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Bigotry and dogmatic adherence to ancient beliefs have become the central and fundamental source of animosity among men, the obstacle to human progress, the cause of warfare and strife, the destroyer of peace, composure and welfare in the world. – Abdu’l-Baha, Promulgation of Universal Peace, p. 439.
For each of us in this remarkable new age in humanity’s history, our most sacred duty means examining our religious beliefs. As Abdu’l-Baha implies above, not only is religious conflict the deepest enemy of humanity, building a framework for a society that can support us all will require ridding ourselves of that conflict.
Only a society built upon deep spiritual truths has any hope of withstanding the tests of time. We can build that society if each of us, no matter what our religious background, no matter how great our conviction, pauses to investigate the foundation of our religious belief in light of the new information about religion that membership in a global society brings us. We must dare to ask ourselves — what part of our religion is essential and what part can be discarded? In biblical terms, we must determine the difference between the wheat and the chaff.
Of course Baha’is do not believe we can accomplish this unaided. We will need a divine Assayer. However, we can and must recognize the nature of our religious dilemma: amidst the host of differing claims within and between religions, the essential must be true, and the truth is one.
The first step in finding that one truth involves questioning our sources of information.
Think, for a minute, about your perceptions of religion; about your general feelings about various world Faiths. Do you think of some religions as familiar and others as foreign? Many people do, so let’s start there.
We learn that religions are “foreign” from bad information. It usually begins when we accept a partial truth or an exaggeration as a whole truth. Here are a few of those false perceptions: Hindus are polytheists, Buddhists have no God, Zoroastrians have two Gods, Jews have turned away from God, Christians believe nobody but Christians will be saved, Muslims spread their religion by the sword… Indeed, all many people know about other religions are false aphorisms like these. Using these inadequate understandings, many followers of a religion often spend considerable energy belittling people of another religion. The Baha’i teachings overturn this idea completely. Baha’u’llah writes:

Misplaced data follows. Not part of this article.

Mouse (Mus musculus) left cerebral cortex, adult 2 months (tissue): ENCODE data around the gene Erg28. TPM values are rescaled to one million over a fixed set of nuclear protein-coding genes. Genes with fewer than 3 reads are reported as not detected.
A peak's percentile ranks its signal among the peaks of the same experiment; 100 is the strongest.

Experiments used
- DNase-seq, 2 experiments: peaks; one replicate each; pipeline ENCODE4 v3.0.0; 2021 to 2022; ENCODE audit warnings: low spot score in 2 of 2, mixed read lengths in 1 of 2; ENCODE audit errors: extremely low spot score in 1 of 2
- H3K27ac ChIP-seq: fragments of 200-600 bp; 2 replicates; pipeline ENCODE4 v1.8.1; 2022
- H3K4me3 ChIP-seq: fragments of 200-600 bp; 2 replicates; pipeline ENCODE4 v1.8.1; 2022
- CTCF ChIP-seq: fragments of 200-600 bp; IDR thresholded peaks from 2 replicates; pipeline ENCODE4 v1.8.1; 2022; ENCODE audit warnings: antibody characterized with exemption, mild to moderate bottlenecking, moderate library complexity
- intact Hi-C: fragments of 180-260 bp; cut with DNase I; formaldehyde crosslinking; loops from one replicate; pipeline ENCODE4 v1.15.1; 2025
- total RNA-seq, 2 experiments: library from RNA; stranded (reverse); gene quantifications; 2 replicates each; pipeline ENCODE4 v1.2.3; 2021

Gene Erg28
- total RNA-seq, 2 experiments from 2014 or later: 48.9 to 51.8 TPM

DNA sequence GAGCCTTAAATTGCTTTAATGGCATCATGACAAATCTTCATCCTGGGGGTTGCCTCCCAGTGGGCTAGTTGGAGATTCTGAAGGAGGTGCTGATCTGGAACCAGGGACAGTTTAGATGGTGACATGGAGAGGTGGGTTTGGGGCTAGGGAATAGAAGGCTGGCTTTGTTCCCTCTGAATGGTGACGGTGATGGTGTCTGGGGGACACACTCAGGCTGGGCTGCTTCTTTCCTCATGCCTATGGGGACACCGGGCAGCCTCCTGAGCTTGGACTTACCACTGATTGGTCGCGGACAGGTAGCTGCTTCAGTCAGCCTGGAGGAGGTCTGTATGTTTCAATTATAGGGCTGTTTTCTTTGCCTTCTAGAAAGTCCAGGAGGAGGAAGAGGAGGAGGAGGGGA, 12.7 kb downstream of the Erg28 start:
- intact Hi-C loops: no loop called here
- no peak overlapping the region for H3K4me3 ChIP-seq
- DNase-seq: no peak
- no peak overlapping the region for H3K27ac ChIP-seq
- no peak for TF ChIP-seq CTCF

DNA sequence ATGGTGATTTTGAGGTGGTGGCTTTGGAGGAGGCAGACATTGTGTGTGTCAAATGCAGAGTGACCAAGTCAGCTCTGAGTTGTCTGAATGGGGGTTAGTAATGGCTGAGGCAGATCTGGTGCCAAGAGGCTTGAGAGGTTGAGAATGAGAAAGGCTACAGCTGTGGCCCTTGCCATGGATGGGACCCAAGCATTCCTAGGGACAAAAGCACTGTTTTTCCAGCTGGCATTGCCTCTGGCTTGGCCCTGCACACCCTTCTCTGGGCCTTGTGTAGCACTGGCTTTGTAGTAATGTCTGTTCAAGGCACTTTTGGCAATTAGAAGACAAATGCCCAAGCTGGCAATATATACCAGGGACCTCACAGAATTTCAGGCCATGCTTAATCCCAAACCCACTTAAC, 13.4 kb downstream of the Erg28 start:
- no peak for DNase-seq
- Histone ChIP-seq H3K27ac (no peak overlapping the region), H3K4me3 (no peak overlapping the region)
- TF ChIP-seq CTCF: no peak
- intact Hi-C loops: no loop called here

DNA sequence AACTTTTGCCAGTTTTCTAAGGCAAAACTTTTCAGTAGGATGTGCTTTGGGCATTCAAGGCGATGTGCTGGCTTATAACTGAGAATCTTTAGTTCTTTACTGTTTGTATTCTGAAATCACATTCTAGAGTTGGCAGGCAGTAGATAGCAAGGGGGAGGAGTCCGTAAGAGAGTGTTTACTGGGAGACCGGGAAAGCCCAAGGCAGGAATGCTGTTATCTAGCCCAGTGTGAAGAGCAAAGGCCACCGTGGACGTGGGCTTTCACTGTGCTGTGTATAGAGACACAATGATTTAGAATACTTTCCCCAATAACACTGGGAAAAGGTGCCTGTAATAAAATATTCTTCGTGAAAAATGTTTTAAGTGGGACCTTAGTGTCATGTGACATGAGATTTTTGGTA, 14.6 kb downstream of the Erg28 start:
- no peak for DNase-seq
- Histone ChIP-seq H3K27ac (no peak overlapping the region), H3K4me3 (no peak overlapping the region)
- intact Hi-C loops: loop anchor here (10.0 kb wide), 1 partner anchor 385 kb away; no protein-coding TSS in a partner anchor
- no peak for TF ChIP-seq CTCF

That the divers communions of the earth, and the manifold systems of religious belief, should never be allowed to foster the feelings of animosity among men, is, in this Day, of the essence of faith of God and His Religion. – Epistle to the Son of the Wolf, p. 13.
Indeed, Baha’is specifically try to combat and eliminate the religious misunderstandings and prejudices that people hold. Baha’u’llah advises:
Gird up the loins of your endeavor, O people of Baha, that happily the tumult of religious dissension and strife that agitateth the peoples of the earth may be stilled, that every trace of it may be completely obliterated. For the love of God, and them that serve Him, arise to aid this sublime and momentous Revelation. Religious fanaticism and hatred are a worlddevouring fire, whose violence none can quench. The Hand of Divine power can, alone, deliver mankind from this desolating affliction. – Epistle to the Son of the Wolf, p. 14.
Baha’u’llah advises the Baha’is to: “Consort with the followers of all religions in a spirit of friendliness and fellowship,” and Baha’is resolutely believe that:
…religious truth is not absolute but relative, that Divine Revelation is a continuous and progressive process, that all the great religions of the world are divine in origin, that their basic principles are in complete harmony, that their aims and purposes are one and the same, that their teachings are but facets of one truth, that their functions are complementary, that they differ only in the nonessential aspects of their doctrines, and that their missions represent successive stages in the spiritual evolution of human society. – Shoghi Effendi, The Promised Day is Come, p. v.
Read then next article in the series: Hinduism – The Beginnings of Modern Belief
Read the previous article in the series: Comparing Religions, Looking for Truth